Buying a piece of real estate is usually not as straightforward as you might think it is. Apart from spending a good chunk of your weekends going to home inspections, you may have to fight tooth and nail to score a real bargain.

But what about the costs? Often, people tend to think about saving up for a deposit without truly understanding the full cost of buying a home. There are other charges and fees due before truly calling a property yours. Outlined below are all the typical costs, fees, and charges you should be aware of before saving up for a deposit or when going house hunting.

1. Deposit

This is the biggest cost of buying a property. Saving for a home deposit takes a lot of discipline and sacrifices, whether it is packing lunches and cooking dinners at home or choosing to stay put and forego traveling for the next 5 years.

The general rule is you need 20% of the cost of the property. You may be able to borrow with as low as a 5% deposit, but this is highly dependent on the banks and your financial score. Your score gets better the higher your income, the more assets you have and the less debt you take on.

You can still get a home loan if you have saved up less than 20%, but there is an extra cost you will incur, which brings us to the next item.

2. Lender’s Margin Insurance (LMI)

LMI is an insurance taken by your financial lender to cover them in case you default on your loan. This cost is only due when your deposit is less than 20% because you will be taking on a bigger loan. Thus, the chances of you making a default increases.

The actual amount depends on individual banks and the amount of deposit you have. For example, a deposit of 10% will incur a higher LMI than a deposit of 15%. Check with different banks to estimate a ballpark figure.

The good news is that most banks will let you add the LMI cost to your mortgage, but it means your loan will be bigger and your repayments higher.

3. Bank Fees

There are usually additional charges by the bank when you obtain a loan. This includes an application fee for a new loan and other admin fees. You may also have monthly or annual charges such as account keeping fees or loan package fees depending on the loan structure you take.

4. Stamp Duty

Stamp duty is a state based tax when you buy a property, and the cost varies state by state. It also depends on the purchase price, the purpose of the purchase whether you are buying for investment or for you to occupy, and the location of the property.

You are entitled to a stamp duty discount if you are buying a home for your residence. This discount does not apply to investors. There’s also a $10,000 grant if you are a first home buyer purchasing a brand new home.

For foreign buyers, it is more expensive as there is an additional cost called foreign buyers duty. Check out stamp duty calculators online for an exact figure.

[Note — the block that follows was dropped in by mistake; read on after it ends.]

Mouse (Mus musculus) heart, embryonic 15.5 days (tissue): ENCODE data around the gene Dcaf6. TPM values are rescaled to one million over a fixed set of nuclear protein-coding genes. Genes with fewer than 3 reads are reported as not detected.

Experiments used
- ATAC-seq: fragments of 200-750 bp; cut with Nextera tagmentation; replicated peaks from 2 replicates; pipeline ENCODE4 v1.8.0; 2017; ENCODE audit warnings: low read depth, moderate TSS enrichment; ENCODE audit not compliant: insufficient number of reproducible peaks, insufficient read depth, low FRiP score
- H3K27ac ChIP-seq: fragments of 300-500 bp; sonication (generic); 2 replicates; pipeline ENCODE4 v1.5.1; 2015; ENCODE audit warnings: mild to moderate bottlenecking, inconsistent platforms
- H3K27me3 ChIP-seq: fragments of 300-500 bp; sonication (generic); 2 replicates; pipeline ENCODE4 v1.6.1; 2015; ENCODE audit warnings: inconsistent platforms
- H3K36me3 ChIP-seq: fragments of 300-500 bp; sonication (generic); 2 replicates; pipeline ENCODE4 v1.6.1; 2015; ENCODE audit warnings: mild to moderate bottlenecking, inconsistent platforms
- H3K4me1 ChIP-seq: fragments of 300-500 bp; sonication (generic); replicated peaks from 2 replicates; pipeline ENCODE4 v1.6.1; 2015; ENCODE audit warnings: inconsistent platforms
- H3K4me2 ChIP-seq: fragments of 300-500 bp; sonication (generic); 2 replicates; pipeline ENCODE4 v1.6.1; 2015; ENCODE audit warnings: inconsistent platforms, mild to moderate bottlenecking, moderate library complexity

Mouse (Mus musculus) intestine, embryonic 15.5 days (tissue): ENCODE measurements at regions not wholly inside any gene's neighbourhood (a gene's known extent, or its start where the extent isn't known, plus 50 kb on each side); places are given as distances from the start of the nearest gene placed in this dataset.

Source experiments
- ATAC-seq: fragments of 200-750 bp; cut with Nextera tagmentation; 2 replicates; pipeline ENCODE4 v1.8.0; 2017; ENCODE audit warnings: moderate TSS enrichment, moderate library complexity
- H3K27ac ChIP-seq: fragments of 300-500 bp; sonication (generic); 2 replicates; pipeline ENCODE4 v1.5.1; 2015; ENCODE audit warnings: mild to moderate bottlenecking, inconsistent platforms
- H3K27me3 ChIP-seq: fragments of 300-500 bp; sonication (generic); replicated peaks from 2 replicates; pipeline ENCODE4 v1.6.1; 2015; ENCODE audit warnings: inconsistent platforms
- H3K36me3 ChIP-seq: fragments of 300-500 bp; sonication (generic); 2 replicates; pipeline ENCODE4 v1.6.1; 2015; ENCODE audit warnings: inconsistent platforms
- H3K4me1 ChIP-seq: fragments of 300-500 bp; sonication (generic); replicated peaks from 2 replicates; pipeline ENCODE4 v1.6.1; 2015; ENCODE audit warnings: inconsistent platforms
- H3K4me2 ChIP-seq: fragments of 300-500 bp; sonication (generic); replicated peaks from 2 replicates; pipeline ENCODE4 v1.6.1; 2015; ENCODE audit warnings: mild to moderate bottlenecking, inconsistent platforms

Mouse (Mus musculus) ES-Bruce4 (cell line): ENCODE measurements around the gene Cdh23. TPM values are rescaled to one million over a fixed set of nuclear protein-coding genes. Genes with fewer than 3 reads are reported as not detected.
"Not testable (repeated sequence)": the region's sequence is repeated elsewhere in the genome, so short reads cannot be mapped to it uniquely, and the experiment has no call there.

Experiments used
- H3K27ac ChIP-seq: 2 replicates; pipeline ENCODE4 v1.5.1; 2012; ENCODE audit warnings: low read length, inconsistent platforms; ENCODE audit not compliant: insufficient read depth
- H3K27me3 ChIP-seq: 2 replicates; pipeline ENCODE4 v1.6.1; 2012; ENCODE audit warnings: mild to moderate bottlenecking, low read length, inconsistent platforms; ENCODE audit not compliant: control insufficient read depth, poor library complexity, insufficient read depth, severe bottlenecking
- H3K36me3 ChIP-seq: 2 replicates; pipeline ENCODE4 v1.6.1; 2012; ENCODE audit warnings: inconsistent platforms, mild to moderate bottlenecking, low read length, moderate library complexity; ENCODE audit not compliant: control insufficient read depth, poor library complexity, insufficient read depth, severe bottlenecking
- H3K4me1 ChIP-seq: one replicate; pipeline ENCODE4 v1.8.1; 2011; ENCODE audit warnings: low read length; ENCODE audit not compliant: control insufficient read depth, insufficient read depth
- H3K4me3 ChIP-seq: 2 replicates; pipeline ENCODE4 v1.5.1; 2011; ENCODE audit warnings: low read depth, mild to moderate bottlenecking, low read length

5. Registration for land transfer and mortgage

This is a small fee for administrative duties to register your loan and transfer the land to a new owner. Sometimes, it is lumped together as part of the stamp duty.

6. Conveyancing Fees

With any real estate deal, you will need to hire a conveyancer to handle all the legal aspects of the purchase and land transfer. A mortgage broker will be able to connect you with one, or they will use their trusted conveyancer to handle the purchase from start to finish. The fees range from a few hundred to more than a thousand dollars.

7. Council Rates

The local council normally requires buyers to pay their rates when they purchase the property. If you are buying at the start of the financial year, you may have to pay rates upfront for up to 12 months. If you are interested in a suburb, check the local council rates to gauge the amount you must pay on the settlement date.

8. Building and Pest Inspection

Once you are keen on making an offer for a property, you may need to get a building and pest inspector to ensure the property is solid or to be aware of existing issues. If there are structural issues, you can bargain with the owner for a lower price as you will need to fork out money to fix the property. Or you may rule out the property entirely due to its issues.

An inspection is recommended for older homes because a 10-minute home inspection is hardly enough time to spot all the issues. If a property is brand new or still under warranty, you can save money by skipping the inspection.

9. Moving Costs

Once you’ve bought a property, there are moving costs to consider such as hiring a mover and connecting electricity and water at the new place. If you are currently renting, you may incur cleaning costs or even extra charges for breaking the lease early.

10. Maintenance and Repair Costs

If the property is in an unlivable condition, you have to fork out more money to make it good enough for you and your family or your tenants to stay. Cosmetic changes are usually less urgent and can be tended to when you have enough money to pay for it.


Some of the costs listed above can be added to the loan, depending on your bank and financial position. While that sounds tempting, remember that a bigger loan means higher monthly repayments and a higher interest cost throughout the lifetime of your mortgage.

You need to consider the pros and cons and assess your budget and lifestyle to see whether it is worth getting your foot in real estate earlier by taking on a bigger home loan. If in doubt, get in touch with a mortgage broker who can assist you with your situation and plans.